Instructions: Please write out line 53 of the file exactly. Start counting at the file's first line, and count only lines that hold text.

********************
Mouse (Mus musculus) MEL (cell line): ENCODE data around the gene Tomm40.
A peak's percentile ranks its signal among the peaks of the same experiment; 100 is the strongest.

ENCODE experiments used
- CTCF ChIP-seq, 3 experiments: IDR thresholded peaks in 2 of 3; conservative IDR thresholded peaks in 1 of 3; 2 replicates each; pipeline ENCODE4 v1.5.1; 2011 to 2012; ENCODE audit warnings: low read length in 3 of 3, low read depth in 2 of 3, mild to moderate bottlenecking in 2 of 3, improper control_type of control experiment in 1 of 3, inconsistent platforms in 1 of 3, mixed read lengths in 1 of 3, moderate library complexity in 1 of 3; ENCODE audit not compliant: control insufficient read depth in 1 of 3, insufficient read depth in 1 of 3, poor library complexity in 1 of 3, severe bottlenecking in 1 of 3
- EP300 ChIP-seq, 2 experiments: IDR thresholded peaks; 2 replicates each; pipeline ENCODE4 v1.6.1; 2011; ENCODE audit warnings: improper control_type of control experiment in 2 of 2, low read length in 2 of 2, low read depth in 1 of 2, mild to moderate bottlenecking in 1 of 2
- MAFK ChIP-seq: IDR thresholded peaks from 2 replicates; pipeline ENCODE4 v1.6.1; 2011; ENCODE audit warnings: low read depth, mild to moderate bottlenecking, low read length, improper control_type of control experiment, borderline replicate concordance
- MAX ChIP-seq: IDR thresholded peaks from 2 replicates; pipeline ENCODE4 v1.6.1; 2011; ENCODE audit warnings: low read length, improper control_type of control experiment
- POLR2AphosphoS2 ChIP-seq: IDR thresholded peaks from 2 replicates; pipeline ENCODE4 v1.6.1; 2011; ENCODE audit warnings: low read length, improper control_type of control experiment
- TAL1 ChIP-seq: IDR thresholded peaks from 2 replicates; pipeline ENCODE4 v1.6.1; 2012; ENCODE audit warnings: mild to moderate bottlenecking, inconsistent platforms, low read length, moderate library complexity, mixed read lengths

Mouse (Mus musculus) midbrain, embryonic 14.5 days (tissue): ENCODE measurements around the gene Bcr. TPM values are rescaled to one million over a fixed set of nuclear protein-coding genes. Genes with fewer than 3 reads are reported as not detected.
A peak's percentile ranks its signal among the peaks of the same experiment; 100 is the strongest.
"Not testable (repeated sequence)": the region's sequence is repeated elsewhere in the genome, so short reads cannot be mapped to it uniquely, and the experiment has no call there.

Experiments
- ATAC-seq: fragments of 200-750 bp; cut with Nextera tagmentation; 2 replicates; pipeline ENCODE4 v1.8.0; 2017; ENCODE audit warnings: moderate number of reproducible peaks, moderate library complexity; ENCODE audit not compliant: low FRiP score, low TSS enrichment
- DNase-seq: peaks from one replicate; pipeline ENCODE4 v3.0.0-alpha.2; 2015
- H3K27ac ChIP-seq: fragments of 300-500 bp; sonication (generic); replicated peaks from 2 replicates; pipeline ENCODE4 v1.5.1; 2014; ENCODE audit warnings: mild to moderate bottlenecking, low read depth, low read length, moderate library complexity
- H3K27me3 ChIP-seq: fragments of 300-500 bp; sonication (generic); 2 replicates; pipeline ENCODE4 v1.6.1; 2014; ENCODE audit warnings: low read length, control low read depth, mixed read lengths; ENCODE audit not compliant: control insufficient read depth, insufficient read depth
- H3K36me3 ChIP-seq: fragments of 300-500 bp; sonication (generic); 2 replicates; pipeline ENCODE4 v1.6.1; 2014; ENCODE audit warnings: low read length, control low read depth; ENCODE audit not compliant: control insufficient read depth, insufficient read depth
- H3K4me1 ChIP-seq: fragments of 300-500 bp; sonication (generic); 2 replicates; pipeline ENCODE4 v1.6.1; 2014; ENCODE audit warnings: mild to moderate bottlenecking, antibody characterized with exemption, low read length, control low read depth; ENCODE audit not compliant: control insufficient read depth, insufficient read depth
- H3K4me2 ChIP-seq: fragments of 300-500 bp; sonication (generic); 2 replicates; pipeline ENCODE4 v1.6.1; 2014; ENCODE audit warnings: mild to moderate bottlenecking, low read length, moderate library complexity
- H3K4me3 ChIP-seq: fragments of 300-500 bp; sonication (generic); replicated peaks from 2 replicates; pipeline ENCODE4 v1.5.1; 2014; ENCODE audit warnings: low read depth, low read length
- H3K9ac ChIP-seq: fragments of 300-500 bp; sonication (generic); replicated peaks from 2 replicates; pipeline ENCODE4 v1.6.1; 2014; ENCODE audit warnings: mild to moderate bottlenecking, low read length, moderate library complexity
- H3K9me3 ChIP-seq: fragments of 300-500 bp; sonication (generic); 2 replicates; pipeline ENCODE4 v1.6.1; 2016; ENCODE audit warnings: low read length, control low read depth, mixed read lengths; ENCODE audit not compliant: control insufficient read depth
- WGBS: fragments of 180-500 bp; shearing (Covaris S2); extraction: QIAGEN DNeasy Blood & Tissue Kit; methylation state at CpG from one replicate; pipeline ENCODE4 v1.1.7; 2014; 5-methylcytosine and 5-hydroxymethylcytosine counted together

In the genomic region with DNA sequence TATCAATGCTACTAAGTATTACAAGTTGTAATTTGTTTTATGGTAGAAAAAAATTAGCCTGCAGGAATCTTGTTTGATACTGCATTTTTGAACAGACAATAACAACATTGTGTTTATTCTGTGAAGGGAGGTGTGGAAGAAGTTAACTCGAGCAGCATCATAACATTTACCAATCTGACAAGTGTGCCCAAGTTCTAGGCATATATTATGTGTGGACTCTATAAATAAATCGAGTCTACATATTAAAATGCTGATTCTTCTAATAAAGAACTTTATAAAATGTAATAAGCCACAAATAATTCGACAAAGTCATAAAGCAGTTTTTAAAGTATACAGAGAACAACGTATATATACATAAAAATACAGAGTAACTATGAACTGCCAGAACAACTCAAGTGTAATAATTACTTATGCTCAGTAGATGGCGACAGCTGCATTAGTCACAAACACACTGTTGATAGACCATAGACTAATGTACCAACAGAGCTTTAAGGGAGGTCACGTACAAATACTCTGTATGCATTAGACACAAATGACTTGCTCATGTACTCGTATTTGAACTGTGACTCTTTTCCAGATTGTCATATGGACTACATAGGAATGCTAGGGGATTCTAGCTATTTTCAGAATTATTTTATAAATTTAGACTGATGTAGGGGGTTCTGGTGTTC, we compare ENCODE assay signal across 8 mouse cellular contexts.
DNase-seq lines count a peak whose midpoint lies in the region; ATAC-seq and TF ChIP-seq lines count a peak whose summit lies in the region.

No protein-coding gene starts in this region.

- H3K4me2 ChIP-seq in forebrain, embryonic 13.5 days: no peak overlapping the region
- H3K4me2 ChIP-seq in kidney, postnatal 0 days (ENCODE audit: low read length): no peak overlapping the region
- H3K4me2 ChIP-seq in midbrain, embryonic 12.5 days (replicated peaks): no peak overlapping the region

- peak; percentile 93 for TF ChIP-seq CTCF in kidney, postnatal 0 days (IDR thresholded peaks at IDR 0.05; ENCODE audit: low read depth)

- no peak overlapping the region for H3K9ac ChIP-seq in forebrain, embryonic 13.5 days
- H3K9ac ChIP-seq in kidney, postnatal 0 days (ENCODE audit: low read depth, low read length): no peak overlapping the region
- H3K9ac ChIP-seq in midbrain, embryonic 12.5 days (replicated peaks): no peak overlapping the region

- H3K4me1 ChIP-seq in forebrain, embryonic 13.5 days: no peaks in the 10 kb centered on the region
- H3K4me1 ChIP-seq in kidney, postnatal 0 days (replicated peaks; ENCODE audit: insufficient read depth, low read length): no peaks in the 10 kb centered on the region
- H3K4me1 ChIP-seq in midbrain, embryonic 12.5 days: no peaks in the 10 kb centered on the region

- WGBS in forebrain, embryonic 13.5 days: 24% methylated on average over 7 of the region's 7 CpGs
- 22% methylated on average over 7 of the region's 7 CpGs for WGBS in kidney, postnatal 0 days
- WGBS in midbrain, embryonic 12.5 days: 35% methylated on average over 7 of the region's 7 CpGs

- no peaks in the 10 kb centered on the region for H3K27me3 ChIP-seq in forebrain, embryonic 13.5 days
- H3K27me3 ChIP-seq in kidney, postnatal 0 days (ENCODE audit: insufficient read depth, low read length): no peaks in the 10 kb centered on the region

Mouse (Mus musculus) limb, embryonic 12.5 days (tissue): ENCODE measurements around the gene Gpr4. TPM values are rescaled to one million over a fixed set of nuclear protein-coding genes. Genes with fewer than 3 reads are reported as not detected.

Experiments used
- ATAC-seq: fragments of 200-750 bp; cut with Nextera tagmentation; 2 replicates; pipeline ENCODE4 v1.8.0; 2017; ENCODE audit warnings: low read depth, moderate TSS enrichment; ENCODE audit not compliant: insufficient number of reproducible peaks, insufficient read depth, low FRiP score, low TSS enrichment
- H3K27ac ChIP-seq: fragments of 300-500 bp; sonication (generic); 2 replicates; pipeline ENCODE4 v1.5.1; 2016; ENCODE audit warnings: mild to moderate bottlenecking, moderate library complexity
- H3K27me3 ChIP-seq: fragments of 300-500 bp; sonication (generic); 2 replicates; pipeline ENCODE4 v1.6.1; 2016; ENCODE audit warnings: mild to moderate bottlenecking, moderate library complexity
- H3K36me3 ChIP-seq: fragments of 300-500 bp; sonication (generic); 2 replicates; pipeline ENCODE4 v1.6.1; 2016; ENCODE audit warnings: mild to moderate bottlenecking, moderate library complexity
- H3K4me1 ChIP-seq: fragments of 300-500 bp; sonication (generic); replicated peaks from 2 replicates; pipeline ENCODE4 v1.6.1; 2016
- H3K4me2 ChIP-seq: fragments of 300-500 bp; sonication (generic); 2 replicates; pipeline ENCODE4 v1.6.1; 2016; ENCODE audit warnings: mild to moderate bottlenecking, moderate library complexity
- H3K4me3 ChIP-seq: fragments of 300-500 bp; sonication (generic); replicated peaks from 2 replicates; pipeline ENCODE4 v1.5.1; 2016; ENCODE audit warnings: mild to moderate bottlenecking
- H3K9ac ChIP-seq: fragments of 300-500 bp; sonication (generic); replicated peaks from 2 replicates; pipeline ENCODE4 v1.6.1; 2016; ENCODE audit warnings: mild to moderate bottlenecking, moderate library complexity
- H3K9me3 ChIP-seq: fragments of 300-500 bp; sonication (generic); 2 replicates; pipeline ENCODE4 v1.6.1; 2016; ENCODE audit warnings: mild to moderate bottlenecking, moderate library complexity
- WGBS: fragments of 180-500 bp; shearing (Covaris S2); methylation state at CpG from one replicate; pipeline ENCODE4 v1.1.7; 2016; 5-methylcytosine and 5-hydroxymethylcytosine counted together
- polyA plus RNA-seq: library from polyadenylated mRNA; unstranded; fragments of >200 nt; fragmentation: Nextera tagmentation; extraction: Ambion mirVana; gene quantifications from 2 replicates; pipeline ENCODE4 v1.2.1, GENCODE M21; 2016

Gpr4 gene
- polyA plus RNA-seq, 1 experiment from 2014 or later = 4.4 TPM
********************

- H3K9me3 ChIP-seq: fragments of 300-500 bp; sonication (generic); 2 replicates; pipeline ENCODE4 v1.6.1; 2016; ENCODE audit warnings: mild to moderate bottlenecking, moderate library complexity